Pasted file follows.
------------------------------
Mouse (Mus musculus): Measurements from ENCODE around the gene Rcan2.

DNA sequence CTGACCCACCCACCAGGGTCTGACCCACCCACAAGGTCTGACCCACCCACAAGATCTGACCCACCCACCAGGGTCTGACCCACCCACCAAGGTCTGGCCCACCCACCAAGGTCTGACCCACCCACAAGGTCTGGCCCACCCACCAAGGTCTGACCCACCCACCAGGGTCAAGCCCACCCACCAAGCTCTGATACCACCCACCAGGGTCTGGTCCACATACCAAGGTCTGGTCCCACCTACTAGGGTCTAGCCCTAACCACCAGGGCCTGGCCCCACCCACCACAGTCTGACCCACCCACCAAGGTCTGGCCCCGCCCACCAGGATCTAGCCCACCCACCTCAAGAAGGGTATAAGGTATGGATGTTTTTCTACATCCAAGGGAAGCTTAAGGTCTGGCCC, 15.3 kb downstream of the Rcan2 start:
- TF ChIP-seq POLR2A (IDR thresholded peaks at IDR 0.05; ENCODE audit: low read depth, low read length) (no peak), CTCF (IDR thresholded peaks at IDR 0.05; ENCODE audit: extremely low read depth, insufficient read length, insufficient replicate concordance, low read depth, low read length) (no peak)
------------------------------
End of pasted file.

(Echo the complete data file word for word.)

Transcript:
Mouse (Mus musculus): Measurements from ENCODE around the gene Rcan2.

DNA sequence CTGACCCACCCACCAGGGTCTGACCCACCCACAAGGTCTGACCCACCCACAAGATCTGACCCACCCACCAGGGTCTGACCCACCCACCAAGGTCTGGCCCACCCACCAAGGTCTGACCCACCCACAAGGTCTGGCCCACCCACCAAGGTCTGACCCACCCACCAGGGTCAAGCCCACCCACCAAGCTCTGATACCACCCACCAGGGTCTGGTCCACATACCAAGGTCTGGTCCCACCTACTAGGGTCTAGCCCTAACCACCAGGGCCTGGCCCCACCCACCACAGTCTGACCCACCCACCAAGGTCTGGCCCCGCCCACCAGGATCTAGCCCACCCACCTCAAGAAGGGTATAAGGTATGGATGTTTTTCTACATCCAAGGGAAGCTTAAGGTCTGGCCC, 15.3 kb downstream of the Rcan2 start:
- TF ChIP-seq POLR2A (IDR thresholded peaks at IDR 0.05; ENCODE audit: low read depth, low read length) (no peak), CTCF (IDR thresholded peaks at IDR 0.05; ENCODE audit: extremely low read depth, insufficient read length, insufficient replicate concordance, low read depth, low read length) (no peak)